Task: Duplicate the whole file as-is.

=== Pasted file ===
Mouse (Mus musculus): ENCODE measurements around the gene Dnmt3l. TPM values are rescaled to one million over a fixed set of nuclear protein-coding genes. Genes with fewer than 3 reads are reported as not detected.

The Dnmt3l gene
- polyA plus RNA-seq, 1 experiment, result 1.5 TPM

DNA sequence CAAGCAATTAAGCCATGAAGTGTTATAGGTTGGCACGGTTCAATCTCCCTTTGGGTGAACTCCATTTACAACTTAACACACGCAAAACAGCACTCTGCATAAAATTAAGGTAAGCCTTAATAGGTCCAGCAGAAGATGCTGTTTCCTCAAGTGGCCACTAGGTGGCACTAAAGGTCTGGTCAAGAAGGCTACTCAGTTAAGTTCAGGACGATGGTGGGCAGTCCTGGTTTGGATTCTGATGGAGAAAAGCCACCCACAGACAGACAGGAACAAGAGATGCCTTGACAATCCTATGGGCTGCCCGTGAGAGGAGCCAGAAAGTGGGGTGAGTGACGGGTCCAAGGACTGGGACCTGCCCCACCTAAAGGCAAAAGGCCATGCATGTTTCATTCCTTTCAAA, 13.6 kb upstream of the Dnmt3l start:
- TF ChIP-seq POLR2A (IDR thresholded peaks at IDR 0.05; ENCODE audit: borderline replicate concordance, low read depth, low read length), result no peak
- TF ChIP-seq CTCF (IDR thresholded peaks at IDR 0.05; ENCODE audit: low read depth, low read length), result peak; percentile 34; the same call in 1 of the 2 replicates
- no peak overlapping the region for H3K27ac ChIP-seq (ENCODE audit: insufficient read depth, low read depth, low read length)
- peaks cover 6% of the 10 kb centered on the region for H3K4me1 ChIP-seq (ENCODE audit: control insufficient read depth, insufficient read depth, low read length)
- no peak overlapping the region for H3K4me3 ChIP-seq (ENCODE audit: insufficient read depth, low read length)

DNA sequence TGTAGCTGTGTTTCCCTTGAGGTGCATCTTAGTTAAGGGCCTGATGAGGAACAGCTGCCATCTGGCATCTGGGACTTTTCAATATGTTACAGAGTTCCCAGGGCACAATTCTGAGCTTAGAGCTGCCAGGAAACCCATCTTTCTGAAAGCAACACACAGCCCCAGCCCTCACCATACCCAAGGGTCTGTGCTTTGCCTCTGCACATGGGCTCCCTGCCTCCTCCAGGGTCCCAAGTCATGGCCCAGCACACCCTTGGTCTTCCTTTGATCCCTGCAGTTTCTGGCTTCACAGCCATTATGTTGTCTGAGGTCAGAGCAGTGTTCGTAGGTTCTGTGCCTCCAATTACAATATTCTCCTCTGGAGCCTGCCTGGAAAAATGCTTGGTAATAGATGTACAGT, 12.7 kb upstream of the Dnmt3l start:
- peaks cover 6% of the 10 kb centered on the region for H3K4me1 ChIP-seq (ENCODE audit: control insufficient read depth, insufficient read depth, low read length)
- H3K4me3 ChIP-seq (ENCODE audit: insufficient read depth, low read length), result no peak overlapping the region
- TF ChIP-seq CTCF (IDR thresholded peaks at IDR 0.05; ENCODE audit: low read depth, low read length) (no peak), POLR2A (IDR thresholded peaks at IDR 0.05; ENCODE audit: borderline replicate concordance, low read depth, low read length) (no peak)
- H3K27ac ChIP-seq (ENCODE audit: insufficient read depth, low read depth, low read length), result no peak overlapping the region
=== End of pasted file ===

Mouse (Mus musculus): ENCODE measurements around the gene Dnmt3l. TPM values are rescaled to one million over a fixed set of nuclear protein-coding genes. Genes with fewer than 3 reads are reported as not detected.

The Dnmt3l gene
- polyA plus RNA-seq, 1 experiment, result 1.5 TPM

DNA sequence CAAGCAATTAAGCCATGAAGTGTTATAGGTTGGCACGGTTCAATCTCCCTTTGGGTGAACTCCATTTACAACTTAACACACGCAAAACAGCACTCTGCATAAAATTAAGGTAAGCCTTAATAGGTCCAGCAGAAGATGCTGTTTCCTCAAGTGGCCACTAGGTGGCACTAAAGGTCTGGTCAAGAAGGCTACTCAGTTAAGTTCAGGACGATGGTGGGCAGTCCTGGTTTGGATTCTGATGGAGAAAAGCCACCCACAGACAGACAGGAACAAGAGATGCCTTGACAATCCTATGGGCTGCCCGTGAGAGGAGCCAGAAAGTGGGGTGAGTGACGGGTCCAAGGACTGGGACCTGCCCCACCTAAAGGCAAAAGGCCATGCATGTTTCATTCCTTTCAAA, 13.6 kb upstream of the Dnmt3l start:
- TF ChIP-seq POLR2A (IDR thresholded peaks at IDR 0.05; ENCODE audit: borderline replicate concordance, low read depth, low read length), result no peak
- TF ChIP-seq CTCF (IDR thresholded peaks at IDR 0.05; ENCODE audit: low read depth, low read length), result peak; percentile 34; the same call in 1 of the 2 replicates
- no peak overlapping the region for H3K27ac ChIP-seq (ENCODE audit: insufficient read depth, low read depth, low read length)
- peaks cover 6% of the 10 kb centered on the region for H3K4me1 ChIP-seq (ENCODE audit: control insufficient read depth, insufficient read depth, low read length)
- no peak overlapping the region for H3K4me3 ChIP-seq (ENCODE audit: insufficient read depth, low read length)

DNA sequence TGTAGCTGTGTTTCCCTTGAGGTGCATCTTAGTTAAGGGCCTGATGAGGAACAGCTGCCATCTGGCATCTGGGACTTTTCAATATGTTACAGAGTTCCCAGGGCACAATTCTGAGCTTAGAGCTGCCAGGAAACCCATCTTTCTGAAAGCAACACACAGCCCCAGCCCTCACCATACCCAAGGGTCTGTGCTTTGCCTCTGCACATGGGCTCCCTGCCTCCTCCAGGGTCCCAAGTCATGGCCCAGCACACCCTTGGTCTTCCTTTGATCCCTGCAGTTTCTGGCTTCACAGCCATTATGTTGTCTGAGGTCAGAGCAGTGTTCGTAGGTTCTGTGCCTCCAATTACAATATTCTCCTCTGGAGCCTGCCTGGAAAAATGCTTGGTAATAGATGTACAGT, 12.7 kb upstream of the Dnmt3l start:
- peaks cover 6% of the 10 kb centered on the region for H3K4me1 ChIP-seq (ENCODE audit: control insufficient read depth, insufficient read depth, low read length)
- H3K4me3 ChIP-seq (ENCODE audit: insufficient read depth, low read length), result no peak overlapping the region
- TF ChIP-seq CTCF (IDR thresholded peaks at IDR 0.05; ENCODE audit: low read depth, low read length) (no peak), POLR2A (IDR thresholded peaks at IDR 0.05; ENCODE audit: borderline replicate concordance, low read depth, low read length) (no peak)
- H3K27ac ChIP-seq (ENCODE audit: insufficient read depth, low read depth, low read length), result no peak overlapping the region